At one New Year's party, 2005 was
heralded in appropriately by none
other than Alfred, Lord Tennyson,
when lines of his poem beginning,
“Ring out, wild bells... and ring in
the new” were recited, alternately, by
hostess Baba Groom, then Carolyn
and Jim Aldige, followed by Robin
Johnson. It all happened at Baba's
weekend retreat near the Chesapeake
Bay. (“It's really an old Victorian
horse farm on the Mills River,” says
Baba, “and when I say old, I really
Among the party goers listening to
the poem penned 150 years ago (and
scarfing down the black-eye peas
for New Year's luck) were Pamela
Armstrong and Bob Barron, former
ambassador to Germany Richard
Burt, Katherine Wood, Karon
Cullen, Lady Heather Previn,
Marriott executive vice president
Charlotte Sterling, Bill Davenport
and Bruce Wiltsie.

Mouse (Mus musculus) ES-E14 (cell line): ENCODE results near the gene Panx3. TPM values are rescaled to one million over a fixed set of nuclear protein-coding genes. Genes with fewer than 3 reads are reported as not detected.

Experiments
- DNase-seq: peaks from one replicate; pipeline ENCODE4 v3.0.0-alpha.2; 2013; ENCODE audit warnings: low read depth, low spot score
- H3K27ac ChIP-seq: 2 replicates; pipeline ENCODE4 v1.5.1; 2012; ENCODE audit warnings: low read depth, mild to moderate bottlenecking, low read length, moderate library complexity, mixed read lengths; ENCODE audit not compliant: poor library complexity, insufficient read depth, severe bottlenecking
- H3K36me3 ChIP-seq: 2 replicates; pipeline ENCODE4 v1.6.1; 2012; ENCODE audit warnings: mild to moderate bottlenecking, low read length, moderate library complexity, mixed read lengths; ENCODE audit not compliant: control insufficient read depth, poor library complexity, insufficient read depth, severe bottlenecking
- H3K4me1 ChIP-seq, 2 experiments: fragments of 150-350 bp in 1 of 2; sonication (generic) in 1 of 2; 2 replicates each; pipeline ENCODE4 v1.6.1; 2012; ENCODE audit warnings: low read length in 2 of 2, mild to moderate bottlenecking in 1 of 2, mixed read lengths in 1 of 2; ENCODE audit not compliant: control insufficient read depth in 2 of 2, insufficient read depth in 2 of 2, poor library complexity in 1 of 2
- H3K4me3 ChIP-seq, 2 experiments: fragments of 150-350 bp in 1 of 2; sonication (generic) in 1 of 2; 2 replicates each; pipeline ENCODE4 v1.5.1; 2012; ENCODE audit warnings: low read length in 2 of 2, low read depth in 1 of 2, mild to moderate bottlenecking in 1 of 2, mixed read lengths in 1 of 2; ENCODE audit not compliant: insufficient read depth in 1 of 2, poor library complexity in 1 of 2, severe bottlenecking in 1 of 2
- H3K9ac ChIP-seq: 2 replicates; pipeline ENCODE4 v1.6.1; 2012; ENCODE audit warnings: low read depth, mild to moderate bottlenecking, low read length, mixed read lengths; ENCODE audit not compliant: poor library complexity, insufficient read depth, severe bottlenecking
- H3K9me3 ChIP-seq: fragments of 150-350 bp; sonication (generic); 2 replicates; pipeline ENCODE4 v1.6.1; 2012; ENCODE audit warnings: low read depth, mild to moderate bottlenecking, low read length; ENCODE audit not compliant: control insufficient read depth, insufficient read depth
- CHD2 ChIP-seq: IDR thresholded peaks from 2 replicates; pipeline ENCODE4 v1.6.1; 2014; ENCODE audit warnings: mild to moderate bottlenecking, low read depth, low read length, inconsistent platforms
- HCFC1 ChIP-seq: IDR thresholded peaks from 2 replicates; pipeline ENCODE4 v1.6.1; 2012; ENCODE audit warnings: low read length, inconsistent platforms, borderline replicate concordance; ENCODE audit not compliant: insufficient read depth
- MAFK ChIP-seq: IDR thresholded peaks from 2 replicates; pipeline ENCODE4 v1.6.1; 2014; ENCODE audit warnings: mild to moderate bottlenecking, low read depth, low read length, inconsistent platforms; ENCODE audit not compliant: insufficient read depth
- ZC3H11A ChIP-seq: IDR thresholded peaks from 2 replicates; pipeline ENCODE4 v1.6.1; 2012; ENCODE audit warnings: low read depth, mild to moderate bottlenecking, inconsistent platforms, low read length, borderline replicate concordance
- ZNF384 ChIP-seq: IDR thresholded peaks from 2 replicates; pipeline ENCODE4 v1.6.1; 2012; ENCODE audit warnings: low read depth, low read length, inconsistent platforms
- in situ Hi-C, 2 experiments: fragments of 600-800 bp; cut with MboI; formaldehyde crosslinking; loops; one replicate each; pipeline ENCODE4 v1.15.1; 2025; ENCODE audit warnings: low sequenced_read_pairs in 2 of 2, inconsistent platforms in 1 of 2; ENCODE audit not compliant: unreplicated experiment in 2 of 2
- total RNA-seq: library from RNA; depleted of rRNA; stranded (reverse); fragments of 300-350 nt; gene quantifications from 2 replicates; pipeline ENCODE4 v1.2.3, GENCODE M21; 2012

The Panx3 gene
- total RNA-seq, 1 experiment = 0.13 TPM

NON-PARTISAN (BUT VERY PARTY-MINDED): When Craig Crawford and Jan Donovan hosted a Pre-Inaugural Bash at Teatro Goldoni, Mark Russell kicked off his sidesplitting political commentary at the piano with kudos to Jan, proclaiming her “a super hostess, because without her, Washington would be— Omaha!” Luckily, there didn't seem to be any Omaha politicos in the crowd, but Virginia's Governor Mark Warner was there, huddled in deep conversation with legendary newswoman Helen Thomas before kicking up his heels on the dance floor to strains of ABBA. Among the politically savvy guests were Bob Merry, the publisher of Congressional Quarterly; John Fox Sullivan, president of Atlantic Media, Tandy and Wyatt Dickerson with Wyatt's son John of Time magazine; and John McLaughlin of The McLaughlin Group. Also in the crowd was Time magazine's Matt Cooper, who may go to jail on contempt of court charges for refusing to reveal his sources in the case involving columnist Robert Novak's identifying the name of a CIA agent in his column. Taking turns at the piano were CQ's Mike Mills with Desson Thomson of The Washington Post as well as Tina and Spike Karalikis. Other guests included CBS Early Show producer Penny Britell;The Hotline's Danielle Decker Jones , CNN's Edie Emery; radio talk show host Jim Bohannon; Time magazine's Margaret Carlson; The New York Times' Marian Burros; Washingtonian magazine's Chuck Conconi and Harry Jaffe; Kellyanne Fitzpatrick Conway of Polling.com; lobbyist Tom Quinn; The Washington Post's Annie Groer and hubby Mike Mosettig of Newshour; The Washington Times “Inside The Beltway” columnist John McCaslin and social editor Kevin Chafee; and Hardball Producer Anne Klenk. Guests who had been at the restaurant on New Year's Eve were still raving over owner-chef Fabrizio Aielli's signature lobster risotto, plus the bottle of champagne from Teatro's cellar that everyone took home to start the New Year right. That same week, The Georgetowner featured Fabrizio on the cover, with his glamorous wife Ingrid draped tantalizingly over the piano.